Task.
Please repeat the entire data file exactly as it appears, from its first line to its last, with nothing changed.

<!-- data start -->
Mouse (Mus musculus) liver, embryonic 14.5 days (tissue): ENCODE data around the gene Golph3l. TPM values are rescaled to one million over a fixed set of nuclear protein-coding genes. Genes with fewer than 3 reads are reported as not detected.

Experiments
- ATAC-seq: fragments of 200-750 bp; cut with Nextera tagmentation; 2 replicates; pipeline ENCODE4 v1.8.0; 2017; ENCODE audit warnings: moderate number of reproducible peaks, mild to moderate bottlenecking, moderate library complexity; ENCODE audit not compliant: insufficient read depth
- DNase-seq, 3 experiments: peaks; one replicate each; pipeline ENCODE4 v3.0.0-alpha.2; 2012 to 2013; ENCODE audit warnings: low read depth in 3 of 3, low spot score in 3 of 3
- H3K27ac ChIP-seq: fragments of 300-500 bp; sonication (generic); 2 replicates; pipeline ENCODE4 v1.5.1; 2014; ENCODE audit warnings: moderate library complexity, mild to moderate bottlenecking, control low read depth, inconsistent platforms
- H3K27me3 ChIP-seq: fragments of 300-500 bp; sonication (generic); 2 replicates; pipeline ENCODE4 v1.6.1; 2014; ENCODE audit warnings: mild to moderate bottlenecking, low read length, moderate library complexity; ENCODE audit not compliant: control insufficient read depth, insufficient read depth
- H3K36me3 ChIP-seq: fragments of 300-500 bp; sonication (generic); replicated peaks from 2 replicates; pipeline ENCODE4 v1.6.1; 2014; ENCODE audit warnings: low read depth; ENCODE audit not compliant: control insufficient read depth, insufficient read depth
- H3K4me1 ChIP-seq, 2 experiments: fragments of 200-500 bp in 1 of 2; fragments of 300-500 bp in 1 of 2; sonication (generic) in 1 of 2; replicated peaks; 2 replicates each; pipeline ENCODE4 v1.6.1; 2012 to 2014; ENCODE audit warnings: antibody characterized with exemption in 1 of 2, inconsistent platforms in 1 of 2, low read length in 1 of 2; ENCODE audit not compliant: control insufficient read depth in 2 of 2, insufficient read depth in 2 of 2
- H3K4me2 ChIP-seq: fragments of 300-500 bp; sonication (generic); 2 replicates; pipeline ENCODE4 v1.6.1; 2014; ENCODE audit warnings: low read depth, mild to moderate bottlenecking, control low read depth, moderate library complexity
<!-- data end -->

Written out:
Mouse (Mus musculus) liver, embryonic 14.5 days (tissue): ENCODE data around the gene Golph3l. TPM values are rescaled to one million over a fixed set of nuclear protein-coding genes. Genes with fewer than 3 reads are reported as not detected.

Experiments
- ATAC-seq: fragments of 200-750 bp; cut with Nextera tagmentation; 2 replicates; pipeline ENCODE4 v1.8.0; 2017; ENCODE audit warnings: moderate number of reproducible peaks, mild to moderate bottlenecking, moderate library complexity; ENCODE audit not compliant: insufficient read depth
- DNase-seq, 3 experiments: peaks; one replicate each; pipeline ENCODE4 v3.0.0-alpha.2; 2012 to 2013; ENCODE audit warnings: low read depth in 3 of 3, low spot score in 3 of 3
- H3K27ac ChIP-seq: fragments of 300-500 bp; sonication (generic); 2 replicates; pipeline ENCODE4 v1.5.1; 2014; ENCODE audit warnings: moderate library complexity, mild to moderate bottlenecking, control low read depth, inconsistent platforms
- H3K27me3 ChIP-seq: fragments of 300-500 bp; sonication (generic); 2 replicates; pipeline ENCODE4 v1.6.1; 2014; ENCODE audit warnings: mild to moderate bottlenecking, low read length, moderate library complexity; ENCODE audit not compliant: control insufficient read depth, insufficient read depth
- H3K36me3 ChIP-seq: fragments of 300-500 bp; sonication (generic); replicated peaks from 2 replicates; pipeline ENCODE4 v1.6.1; 2014; ENCODE audit warnings: low read depth; ENCODE audit not compliant: control insufficient read depth, insufficient read depth
- H3K4me1 ChIP-seq, 2 experiments: fragments of 200-500 bp in 1 of 2; fragments of 300-500 bp in 1 of 2; sonication (generic) in 1 of 2; replicated peaks; 2 replicates each; pipeline ENCODE4 v1.6.1; 2012 to 2014; ENCODE audit warnings: antibody characterized with exemption in 1 of 2, inconsistent platforms in 1 of 2, low read length in 1 of 2; ENCODE audit not compliant: control insufficient read depth in 2 of 2, insufficient read depth in 2 of 2
- H3K4me2 ChIP-seq: fragments of 300-500 bp; sonication (generic); 2 replicates; pipeline ENCODE4 v1.6.1; 2014; ENCODE audit warnings: low read depth, mild to moderate bottlenecking, control low read depth, moderate library complexity